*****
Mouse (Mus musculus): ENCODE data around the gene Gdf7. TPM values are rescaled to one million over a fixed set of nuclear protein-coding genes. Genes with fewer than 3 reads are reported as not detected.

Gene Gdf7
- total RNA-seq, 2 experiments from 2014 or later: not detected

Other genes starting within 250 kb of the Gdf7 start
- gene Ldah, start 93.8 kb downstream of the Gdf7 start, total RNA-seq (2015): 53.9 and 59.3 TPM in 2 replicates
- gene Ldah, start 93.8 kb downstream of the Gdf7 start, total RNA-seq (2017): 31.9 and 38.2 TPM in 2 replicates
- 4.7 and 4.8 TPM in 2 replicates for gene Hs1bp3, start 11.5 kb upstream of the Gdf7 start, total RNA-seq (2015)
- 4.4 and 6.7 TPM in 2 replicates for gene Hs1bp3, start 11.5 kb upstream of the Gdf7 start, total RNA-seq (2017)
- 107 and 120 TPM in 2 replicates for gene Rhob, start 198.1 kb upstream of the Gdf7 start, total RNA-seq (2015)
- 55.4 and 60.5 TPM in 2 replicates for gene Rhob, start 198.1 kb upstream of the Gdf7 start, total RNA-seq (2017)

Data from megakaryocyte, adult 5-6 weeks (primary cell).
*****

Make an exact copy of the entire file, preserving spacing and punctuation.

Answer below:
Mouse (Mus musculus): ENCODE data around the gene Gdf7. TPM values are rescaled to one million over a fixed set of nuclear protein-coding genes. Genes with fewer than 3 reads are reported as not detected.

Gene Gdf7
- total RNA-seq, 2 experiments from 2014 or later: not detected

Other genes starting within 250 kb of the Gdf7 start
- gene Ldah, start 93.8 kb downstream of the Gdf7 start, total RNA-seq (2015): 53.9 and 59.3 TPM in 2 replicates
- gene Ldah, start 93.8 kb downstream of the Gdf7 start, total RNA-seq (2017): 31.9 and 38.2 TPM in 2 replicates
- 4.7 and 4.8 TPM in 2 replicates for gene Hs1bp3, start 11.5 kb upstream of the Gdf7 start, total RNA-seq (2015)
- 4.4 and 6.7 TPM in 2 replicates for gene Hs1bp3, start 11.5 kb upstream of the Gdf7 start, total RNA-seq (2017)
- 107 and 120 TPM in 2 replicates for gene Rhob, start 198.1 kb upstream of the Gdf7 start, total RNA-seq (2015)
- 55.4 and 60.5 TPM in 2 replicates for gene Rhob, start 198.1 kb upstream of the Gdf7 start, total RNA-seq (2017)

Data from megakaryocyte, adult 5-6 weeks (primary cell).